The Orthopaedic Device Forum is a unique venue in which multiple stakeholder groups meet twice annually to debate and shape the future of orthopaedic device technology and policy. Surgeons are represented by the AAOS and its Board of Specialty Societies. Orthopaedic device manufacturers are represented by the Orthopedic Surgical Manufacturers Association (OSMA). Federal agencies are represented by senior officials from the U.S. Food and Drug Administration (FDA). Standards bodies are represented by ASTM International.
In 1996, the Device Forum “was established to permit regularly scheduled interactions among representatives of the scientific and clinical orthopaedic community, the FDA and other governmental agencies, and representatives of the industry related to musculoskeletal health and disease.” The Device Forum is the premier organization for these groups to have open discussions concerning device-related matters that can directly affect the ways orthopaedic surgeons bring forth safe and effective care to patients.
During its last two meetings, the Device Forum took a leadership role in the debate over the rapidly evolving landscape of physician-directed use of orthopaedic devices. Physician-directed use of a medical device is defined as use judged by the physician to be in the best interest of a patient within that physician’s clinical practice of medicine.
A physician-directed use, also called an off-label use, is not part of the intended use for the device as reflected on its label as approved or cleared by the FDA. In 2017, multiple new elements have been added to this already complex topic, including two new FDA draft guidance documents. Understanding the newest developments requires a review of established practices regarding physician-directed use and the historical context of the recent case law.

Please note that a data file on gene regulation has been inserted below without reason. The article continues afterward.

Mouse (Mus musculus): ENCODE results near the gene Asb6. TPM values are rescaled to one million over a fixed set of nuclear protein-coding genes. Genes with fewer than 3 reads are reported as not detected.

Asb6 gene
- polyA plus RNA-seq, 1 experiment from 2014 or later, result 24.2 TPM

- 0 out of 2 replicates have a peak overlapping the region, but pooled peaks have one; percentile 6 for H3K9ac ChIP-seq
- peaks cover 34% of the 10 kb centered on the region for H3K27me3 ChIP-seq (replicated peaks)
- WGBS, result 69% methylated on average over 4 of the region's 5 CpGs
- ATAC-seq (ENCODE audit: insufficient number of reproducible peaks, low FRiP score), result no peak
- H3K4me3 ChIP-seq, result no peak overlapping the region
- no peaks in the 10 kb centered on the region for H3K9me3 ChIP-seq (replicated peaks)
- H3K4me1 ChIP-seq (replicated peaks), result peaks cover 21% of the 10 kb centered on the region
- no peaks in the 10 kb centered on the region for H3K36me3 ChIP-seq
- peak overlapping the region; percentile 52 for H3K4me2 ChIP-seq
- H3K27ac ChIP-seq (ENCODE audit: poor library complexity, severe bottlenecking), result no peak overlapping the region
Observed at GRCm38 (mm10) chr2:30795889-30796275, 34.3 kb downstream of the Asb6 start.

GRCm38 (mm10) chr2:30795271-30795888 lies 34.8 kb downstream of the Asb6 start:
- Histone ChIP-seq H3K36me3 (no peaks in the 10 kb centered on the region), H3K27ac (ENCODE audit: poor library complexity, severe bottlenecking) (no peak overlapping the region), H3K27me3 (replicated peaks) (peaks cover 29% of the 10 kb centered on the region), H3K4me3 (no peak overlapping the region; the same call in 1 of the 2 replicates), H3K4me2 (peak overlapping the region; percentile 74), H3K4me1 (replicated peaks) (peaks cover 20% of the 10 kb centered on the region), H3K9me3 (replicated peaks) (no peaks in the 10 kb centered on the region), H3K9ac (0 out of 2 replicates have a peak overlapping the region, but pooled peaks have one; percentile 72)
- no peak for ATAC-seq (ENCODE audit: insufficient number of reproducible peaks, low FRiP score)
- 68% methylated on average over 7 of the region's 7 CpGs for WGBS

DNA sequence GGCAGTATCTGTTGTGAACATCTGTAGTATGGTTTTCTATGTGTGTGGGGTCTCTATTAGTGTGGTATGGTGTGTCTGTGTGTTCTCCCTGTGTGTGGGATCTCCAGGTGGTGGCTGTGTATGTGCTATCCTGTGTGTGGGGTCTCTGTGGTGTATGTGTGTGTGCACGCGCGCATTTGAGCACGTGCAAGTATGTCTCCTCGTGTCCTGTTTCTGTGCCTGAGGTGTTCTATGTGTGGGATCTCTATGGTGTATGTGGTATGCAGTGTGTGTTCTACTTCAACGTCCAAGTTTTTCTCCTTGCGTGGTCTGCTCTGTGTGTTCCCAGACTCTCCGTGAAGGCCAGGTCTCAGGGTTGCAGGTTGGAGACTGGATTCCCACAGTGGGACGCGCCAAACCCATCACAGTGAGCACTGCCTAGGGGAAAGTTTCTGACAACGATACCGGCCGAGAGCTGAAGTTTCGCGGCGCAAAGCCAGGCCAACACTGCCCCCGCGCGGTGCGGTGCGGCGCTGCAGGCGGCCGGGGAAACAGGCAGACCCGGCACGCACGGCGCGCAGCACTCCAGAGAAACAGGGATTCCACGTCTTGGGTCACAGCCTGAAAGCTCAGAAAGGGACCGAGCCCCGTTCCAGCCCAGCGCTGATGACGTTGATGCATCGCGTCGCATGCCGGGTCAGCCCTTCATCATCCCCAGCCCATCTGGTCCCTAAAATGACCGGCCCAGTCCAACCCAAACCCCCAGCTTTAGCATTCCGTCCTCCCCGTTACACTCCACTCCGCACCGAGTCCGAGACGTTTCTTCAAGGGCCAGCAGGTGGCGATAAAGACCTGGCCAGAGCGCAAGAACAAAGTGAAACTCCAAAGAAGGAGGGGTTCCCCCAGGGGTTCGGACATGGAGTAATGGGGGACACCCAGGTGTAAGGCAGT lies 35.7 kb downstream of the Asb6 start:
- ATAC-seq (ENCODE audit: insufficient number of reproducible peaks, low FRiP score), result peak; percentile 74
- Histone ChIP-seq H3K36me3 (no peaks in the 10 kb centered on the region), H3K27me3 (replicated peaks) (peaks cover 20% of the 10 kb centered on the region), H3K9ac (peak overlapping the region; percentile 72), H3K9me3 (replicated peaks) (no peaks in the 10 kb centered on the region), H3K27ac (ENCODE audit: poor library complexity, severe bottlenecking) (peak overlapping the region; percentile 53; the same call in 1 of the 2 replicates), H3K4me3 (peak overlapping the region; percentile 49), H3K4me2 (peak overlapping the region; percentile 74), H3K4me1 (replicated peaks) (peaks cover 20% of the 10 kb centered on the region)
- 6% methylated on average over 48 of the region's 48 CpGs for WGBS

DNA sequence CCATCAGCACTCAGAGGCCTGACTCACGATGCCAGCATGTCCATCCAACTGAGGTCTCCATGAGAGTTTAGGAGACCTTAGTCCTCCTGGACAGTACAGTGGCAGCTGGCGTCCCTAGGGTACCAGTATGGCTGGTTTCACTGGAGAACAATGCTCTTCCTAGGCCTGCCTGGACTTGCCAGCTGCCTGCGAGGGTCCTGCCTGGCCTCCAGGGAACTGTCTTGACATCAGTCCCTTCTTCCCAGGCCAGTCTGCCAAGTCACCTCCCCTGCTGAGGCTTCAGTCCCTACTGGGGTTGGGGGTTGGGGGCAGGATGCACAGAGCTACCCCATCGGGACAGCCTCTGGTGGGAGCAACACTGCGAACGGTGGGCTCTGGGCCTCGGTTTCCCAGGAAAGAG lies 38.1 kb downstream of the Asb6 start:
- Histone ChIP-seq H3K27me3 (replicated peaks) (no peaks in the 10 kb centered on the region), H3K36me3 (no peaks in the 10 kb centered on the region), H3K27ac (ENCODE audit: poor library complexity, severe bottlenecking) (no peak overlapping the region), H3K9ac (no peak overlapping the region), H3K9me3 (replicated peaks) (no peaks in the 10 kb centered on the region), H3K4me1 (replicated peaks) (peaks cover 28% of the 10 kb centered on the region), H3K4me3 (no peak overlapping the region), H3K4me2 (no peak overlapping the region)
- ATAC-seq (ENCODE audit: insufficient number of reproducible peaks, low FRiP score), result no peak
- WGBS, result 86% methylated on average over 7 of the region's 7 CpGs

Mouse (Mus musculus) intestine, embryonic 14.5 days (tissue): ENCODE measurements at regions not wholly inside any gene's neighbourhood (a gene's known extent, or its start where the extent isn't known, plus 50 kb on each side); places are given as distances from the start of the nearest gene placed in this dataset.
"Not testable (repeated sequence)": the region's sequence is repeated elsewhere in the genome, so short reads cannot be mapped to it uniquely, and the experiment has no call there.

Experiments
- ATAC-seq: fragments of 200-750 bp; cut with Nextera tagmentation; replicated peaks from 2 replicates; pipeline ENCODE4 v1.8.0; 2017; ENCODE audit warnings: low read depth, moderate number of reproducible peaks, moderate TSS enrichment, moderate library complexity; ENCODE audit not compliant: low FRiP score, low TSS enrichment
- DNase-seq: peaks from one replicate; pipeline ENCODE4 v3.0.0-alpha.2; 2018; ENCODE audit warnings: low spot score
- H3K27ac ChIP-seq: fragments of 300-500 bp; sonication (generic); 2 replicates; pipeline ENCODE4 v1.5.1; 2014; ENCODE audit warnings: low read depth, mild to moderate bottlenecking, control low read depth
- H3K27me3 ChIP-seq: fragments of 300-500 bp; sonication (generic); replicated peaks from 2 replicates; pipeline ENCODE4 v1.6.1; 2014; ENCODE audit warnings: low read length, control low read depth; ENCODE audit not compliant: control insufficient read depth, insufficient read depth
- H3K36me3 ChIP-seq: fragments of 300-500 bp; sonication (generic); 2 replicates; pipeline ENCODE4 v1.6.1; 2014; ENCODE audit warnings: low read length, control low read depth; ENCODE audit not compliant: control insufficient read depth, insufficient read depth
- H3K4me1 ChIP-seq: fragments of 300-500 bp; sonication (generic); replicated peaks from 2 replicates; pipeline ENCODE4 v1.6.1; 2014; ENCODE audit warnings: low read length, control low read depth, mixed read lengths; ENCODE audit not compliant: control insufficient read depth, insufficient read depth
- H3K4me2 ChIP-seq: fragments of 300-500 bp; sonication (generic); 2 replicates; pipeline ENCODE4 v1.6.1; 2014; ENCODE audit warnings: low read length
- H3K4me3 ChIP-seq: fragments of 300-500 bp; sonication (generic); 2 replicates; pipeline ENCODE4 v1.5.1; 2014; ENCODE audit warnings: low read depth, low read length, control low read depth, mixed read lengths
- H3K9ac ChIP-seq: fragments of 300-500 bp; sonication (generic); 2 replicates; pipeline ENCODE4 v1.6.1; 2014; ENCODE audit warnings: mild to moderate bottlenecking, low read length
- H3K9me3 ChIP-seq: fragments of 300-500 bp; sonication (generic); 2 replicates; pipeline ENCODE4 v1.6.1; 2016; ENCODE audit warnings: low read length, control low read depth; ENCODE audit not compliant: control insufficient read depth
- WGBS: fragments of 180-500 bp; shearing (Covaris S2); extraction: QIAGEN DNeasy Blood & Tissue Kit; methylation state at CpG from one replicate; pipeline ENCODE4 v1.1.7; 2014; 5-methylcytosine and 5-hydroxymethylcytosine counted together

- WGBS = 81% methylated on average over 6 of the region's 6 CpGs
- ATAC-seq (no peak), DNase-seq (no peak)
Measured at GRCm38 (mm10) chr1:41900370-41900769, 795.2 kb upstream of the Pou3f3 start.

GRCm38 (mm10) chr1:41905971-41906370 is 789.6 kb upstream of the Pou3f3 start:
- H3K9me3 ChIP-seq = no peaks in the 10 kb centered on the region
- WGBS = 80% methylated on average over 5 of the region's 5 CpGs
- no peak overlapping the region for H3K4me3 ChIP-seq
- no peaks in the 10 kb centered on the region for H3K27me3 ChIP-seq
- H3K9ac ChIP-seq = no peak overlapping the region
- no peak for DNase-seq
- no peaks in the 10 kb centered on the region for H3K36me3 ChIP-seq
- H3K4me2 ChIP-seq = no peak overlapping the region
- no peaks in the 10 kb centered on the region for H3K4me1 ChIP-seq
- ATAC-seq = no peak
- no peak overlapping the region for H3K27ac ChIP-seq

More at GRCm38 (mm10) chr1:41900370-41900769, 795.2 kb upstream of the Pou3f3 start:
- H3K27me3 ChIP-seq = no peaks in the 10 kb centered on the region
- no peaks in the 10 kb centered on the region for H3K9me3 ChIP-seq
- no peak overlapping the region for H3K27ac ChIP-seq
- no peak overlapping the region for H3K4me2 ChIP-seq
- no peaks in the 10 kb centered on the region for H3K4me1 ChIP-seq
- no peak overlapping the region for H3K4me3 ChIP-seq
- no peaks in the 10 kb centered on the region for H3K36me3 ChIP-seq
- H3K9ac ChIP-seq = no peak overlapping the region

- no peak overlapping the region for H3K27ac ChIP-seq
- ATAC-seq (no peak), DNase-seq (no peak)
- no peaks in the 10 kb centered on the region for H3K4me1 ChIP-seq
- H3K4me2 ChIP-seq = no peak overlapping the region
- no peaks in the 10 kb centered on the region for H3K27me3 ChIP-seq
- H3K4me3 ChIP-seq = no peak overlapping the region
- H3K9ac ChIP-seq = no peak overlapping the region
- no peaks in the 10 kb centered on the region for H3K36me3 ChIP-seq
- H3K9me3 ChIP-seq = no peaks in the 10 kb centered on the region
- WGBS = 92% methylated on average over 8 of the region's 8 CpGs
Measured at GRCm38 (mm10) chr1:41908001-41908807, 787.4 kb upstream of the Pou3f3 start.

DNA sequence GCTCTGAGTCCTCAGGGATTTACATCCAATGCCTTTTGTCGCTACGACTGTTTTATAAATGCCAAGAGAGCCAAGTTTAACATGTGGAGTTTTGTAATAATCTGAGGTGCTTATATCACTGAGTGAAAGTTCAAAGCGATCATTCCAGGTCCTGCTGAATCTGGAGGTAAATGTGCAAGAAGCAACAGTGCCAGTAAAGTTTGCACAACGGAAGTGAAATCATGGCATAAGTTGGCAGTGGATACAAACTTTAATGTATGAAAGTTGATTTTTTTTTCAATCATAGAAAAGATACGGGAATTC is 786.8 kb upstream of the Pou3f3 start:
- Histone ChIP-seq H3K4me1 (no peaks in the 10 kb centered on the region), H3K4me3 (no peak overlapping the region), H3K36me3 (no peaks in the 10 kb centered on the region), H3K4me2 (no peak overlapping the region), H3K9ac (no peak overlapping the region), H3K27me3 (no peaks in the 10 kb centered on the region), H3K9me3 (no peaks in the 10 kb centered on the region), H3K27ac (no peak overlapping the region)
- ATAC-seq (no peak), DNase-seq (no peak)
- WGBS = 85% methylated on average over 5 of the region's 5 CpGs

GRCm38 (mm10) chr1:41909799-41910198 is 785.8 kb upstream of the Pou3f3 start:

Existing practice in physician-directed use
The Federal Food and Drug and Cosmetic Act (FDCA) states that a manufacturer or distributor may sell and promote products only for cleared or approved intended uses. Physicians, however, may practice medicine by using or prescribing a lawfully marketed product for unlabeled uses. This is the source of the debate.
When can a manufacturer of a drug or device promote its product for use in a manner that was not approved by their premarket application (PMA) or premarket submission (510[k])? Where do the boundaries lie between imparting information and promoting a product to the end user or to the public?
Manufacturers can disseminate (in a nonpromotional manner) information about off-label uses of their products through several pathways. For some pathways, the FDA has indicated that such activity will not be used as evidence of the manufacturer’s intent to promote the off-label use, if the manufacturer satisfies the specific criteria under each policy. For other pathways, FDA has indicated that it does not intend to regulate such activities under the advertising and labeling provisions of the FDCA.
The main dissemination pathways are as follows:
- reactive dissemination in response to an unsolicited request from a healthcare provider
- proactive dissemination to healthcare providers via the Good Reprints practices
- sponsorship of independent continuing medical education programs
- “scientific exchange” of specifically related data
During the spring 2017 Orthopaedic Device Forum meeting, Jennifer A. Henderson, JD, MPH, an attorney at Hogan Lovells, provided a history of court decisions concerning off-label use made during the past three decades (Table 1). These rulings have shaped the current environment, which now allows manufacturers to conduct free speech as long as the speech is scientifically sound and truthful.